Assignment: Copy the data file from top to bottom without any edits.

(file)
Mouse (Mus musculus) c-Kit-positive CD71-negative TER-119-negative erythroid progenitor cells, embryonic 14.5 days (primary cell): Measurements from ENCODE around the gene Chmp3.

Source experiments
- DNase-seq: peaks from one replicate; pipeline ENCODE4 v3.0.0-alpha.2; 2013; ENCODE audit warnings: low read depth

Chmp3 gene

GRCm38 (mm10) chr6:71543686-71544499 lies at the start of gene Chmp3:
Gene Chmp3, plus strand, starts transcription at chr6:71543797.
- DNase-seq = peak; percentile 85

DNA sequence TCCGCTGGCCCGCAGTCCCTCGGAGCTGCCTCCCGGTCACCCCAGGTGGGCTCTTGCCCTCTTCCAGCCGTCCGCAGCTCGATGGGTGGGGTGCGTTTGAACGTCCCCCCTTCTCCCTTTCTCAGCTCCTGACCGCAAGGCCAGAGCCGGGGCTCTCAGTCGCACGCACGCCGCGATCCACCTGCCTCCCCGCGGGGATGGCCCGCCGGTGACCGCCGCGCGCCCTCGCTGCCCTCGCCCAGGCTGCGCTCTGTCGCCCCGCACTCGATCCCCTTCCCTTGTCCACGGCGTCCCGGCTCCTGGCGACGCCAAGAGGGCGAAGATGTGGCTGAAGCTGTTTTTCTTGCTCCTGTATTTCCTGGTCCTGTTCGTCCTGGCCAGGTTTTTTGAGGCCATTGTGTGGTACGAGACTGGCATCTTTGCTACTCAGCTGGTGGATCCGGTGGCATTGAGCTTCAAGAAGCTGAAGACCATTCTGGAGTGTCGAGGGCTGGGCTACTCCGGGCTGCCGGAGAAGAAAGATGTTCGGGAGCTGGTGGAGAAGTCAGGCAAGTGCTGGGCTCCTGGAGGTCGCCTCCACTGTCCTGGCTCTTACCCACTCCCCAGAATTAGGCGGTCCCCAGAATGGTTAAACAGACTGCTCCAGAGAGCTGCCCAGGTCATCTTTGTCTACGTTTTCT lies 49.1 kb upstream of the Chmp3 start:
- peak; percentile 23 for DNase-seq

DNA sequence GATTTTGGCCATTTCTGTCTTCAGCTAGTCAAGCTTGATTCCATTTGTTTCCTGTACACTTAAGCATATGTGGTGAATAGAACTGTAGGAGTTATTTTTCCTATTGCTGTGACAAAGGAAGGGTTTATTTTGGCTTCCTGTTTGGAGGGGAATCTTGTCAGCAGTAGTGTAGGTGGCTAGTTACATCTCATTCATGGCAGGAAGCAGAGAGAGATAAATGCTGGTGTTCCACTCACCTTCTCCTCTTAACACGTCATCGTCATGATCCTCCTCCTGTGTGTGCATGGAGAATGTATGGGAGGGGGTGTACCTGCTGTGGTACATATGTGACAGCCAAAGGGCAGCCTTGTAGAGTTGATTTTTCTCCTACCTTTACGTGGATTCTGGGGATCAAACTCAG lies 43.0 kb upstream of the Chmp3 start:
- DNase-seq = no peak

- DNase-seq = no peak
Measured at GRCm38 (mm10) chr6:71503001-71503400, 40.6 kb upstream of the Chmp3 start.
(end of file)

Mouse (Mus musculus) c-Kit-positive CD71-negative TER-119-negative erythroid progenitor cells, embryonic 14.5 days (primary cell): Measurements from ENCODE around the gene Chmp3.

Source experiments
- DNase-seq: peaks from one replicate; pipeline ENCODE4 v3.0.0-alpha.2; 2013; ENCODE audit warnings: low read depth

Chmp3 gene

GRCm38 (mm10) chr6:71543686-71544499 lies at the start of gene Chmp3:
Gene Chmp3, plus strand, starts transcription at chr6:71543797.
- DNase-seq = peak; percentile 85

DNA sequence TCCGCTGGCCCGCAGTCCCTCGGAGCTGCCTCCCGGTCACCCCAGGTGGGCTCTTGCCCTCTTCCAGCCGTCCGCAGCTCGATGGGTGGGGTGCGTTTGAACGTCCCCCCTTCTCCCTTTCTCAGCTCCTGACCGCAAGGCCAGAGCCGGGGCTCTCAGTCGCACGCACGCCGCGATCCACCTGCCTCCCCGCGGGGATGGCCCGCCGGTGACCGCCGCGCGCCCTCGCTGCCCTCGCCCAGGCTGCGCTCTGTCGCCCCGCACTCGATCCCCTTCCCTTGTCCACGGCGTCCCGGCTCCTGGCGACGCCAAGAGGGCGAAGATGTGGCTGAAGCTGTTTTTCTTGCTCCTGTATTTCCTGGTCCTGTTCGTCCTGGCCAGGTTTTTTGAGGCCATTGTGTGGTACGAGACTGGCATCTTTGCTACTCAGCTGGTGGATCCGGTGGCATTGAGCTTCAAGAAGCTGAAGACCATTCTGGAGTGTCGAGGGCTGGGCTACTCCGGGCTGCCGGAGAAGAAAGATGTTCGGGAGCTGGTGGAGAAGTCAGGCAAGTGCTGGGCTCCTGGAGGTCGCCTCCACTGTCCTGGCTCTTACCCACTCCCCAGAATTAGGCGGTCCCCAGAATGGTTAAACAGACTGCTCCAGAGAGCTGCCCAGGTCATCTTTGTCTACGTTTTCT lies 49.1 kb upstream of the Chmp3 start:
- peak; percentile 23 for DNase-seq

DNA sequence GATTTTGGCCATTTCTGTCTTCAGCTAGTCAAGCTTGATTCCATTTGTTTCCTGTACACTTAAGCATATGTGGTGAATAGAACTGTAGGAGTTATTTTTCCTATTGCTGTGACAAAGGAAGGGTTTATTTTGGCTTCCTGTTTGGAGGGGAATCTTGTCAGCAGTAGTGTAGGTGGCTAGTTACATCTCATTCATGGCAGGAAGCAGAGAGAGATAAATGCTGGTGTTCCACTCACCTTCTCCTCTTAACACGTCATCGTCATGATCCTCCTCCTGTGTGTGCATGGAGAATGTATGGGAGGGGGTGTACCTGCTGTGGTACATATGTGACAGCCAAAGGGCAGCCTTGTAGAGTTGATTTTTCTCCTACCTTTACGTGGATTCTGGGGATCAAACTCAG lies 43.0 kb upstream of the Chmp3 start:
- DNase-seq = no peak

- DNase-seq = no peak
Measured at GRCm38 (mm10) chr6:71503001-71503400, 40.6 kb upstream of the Chmp3 start.